January 03, 2011
According to the feedback we've received following the Washington Capitals' 3-1 Winter Classic victory over the Pittsburgh Penguins at Heinz Field on Saturday, there was one undisputed gripe for many puckheads watching the game.
Forcing two teams to compete in those conditions? No. The lack of a gentlemanly handshake to end the game? A problem for some, not all. Pierre McGuire explaining the futuristic world of personal gel-pack hand-warmers when it's above freezing and raining? Close, but not quite.
No, the universal gripe this season centered around the creative camerawork from NBC; in the sense that most readers found "creative" synonymous with "appalling."
As in previous Winter Classic coverage, NBC utilized an aerial camera attached to an airplane for shots above the stadium. For the first time, it also used the CableCam that's become a vital part of NFL coverage -- making football games look like "Madden" on your Xbox while occasionally making it appear the players are being chased by a Dalek from Doctor Who as the camera dangles into the shot.
Coming up, a video-based look at how both camera angles worked in the 2011 Winter Classic. But first, we ask you, the Puck Daddy readership, two questions:
1. Pass or Fail: The
aerial camerawork from NBC via CableCam and SkyCam.
2. Pass or Fail: NBC's overall coverage of the 2011 NHL Winter Classic.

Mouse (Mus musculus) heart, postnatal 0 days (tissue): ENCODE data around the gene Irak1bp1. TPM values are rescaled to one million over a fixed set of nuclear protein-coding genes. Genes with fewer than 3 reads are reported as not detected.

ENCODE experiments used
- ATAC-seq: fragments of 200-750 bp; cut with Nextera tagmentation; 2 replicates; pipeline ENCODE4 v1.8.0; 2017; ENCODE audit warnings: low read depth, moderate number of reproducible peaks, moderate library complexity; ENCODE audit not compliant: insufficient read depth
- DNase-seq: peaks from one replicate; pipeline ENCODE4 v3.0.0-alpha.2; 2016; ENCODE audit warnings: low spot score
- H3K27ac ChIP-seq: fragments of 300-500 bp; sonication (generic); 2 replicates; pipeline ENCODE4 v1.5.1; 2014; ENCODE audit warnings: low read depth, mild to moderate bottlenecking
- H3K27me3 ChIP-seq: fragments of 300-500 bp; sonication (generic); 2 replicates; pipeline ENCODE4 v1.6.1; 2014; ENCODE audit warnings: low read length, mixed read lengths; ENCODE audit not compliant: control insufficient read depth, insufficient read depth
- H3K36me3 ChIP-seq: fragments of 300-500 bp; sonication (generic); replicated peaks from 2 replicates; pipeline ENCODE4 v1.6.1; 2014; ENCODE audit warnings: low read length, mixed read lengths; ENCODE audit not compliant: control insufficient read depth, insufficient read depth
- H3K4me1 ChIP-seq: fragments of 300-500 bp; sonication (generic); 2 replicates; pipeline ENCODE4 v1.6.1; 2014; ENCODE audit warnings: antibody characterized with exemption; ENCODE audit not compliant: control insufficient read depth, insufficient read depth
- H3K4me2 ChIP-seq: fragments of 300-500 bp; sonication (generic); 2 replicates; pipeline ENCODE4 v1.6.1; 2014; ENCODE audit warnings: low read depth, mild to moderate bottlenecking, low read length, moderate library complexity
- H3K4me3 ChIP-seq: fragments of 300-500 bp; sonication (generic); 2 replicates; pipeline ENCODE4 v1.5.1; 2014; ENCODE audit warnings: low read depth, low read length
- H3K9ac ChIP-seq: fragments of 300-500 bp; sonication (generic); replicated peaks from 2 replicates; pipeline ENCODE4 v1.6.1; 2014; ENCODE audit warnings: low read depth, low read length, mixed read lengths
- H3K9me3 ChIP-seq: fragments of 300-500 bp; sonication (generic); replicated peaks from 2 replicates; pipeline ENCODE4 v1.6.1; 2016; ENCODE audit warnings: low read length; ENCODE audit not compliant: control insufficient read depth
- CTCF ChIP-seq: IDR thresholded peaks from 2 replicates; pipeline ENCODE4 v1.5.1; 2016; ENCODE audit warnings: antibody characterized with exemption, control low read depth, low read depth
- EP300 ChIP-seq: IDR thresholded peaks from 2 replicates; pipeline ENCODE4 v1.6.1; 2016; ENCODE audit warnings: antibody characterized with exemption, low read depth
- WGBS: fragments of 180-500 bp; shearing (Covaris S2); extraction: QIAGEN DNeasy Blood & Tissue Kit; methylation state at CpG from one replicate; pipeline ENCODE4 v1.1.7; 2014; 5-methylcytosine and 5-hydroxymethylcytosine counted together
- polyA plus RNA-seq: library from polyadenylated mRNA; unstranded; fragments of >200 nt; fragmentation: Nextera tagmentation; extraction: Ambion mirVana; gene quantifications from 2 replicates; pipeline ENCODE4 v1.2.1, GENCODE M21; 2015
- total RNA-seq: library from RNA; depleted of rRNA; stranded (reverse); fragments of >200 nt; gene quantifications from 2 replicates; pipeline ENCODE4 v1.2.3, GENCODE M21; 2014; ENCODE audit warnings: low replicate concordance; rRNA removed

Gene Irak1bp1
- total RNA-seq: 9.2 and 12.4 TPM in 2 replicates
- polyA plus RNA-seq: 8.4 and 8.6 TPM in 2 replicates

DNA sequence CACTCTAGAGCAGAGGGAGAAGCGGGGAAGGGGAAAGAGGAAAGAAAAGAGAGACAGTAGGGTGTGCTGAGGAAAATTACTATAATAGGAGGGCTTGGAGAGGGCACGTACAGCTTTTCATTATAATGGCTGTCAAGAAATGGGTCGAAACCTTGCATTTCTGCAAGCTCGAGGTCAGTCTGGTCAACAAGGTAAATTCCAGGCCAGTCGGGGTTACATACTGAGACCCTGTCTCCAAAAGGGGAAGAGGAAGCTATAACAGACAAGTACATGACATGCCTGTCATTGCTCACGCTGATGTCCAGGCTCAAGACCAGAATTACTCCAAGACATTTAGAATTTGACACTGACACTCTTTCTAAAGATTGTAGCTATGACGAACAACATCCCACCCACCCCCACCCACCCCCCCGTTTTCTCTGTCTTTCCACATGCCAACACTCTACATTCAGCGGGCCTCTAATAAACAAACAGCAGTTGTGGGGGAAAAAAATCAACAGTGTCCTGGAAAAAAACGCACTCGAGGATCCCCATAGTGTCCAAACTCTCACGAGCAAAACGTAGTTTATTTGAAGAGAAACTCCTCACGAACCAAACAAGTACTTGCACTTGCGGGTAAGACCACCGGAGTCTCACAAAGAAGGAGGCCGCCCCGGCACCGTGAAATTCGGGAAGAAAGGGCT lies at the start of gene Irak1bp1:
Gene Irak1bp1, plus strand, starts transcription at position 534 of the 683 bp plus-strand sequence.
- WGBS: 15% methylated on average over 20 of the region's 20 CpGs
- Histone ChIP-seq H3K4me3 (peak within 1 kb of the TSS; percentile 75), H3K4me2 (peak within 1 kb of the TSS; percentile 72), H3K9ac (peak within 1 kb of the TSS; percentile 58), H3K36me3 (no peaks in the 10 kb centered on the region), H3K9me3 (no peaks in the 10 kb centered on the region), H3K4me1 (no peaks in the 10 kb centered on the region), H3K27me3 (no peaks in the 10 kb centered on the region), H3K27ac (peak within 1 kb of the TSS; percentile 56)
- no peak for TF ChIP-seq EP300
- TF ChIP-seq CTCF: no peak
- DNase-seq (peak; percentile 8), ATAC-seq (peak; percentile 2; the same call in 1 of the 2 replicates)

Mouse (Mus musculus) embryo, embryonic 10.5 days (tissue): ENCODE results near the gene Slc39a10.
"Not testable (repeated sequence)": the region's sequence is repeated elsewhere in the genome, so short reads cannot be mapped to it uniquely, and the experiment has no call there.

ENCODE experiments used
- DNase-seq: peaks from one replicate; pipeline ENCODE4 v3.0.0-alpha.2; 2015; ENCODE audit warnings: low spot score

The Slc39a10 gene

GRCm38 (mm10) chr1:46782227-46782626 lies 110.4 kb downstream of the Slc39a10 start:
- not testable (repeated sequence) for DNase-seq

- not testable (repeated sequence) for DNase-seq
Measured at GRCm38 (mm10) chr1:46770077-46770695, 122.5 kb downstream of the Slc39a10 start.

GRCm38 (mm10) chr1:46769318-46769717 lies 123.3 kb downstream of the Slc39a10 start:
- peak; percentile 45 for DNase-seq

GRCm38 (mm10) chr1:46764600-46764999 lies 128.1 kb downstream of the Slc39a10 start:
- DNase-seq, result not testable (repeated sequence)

NBC had six more cameras for the Winter Classic than it did at the Stanley Cup Final, and it showed: There were more unusual angles capturing play, whether it was a mid-range shot from the corner of the rink or the CableCam over the ice. Here's an example of the latter, during the Capitals' power play that resulted in Mike Knuble's(notes) goal:
If you're someone who loves sitting in the upper deck at a game to observe battles away from the puck and the chess match that occurs on a power play, this angle is revelatory. It's hockey nerd happy time to see the players move around on the man advantage to set up a chance, or to see what coverage breakdown led to a shot or a clearance.
That said, it's not ideal for puck battles in the corner, as you can see from this clip. They need a Hubble-like zoom on that bad boy to make it really effective.
The bottom line for any directing choice in any sports broadcast should be whether or not the clarity, excitement and/or storytelling is enhanced by that angle.
There's no question that a shot from the plane gives a sense of scope that enhances the grandeur of the Winter Classic. But this had all the clarity of ants chasing a grain of sea salt. Watch it again: It could have been a Penguin biting the puck like an overcooked hamburger and spitting it into his own net based on how distant the shot was.
Here's the thing: There are legitimate gripes on when to use these technologies and then there are gripes about the technologies themselves.
As a hockey fan that's been waiting three decades for them to get this game right on television, I'm excited and hopeful when I see something like CableCam. The goal should always be to replicate the speed and chaos of live in-arena hockey; but short of that, turning hockey into a more intriguing sport on television should be the other objective.
We're in a digital age that's moved beyond BIG CAMERA SWINGS BACK AND FORTH AT CENTER ICE game coverage. I give NBC credit for taking a made-for-TV event and making it their own.
Were I to answer our queries earlier in the post, I'd give the camerawork a mild FAIL because of the ill-timing of its usage but would give the overall coverage a PASS because they covered the hell out of that game.
You know: Despite Pierre.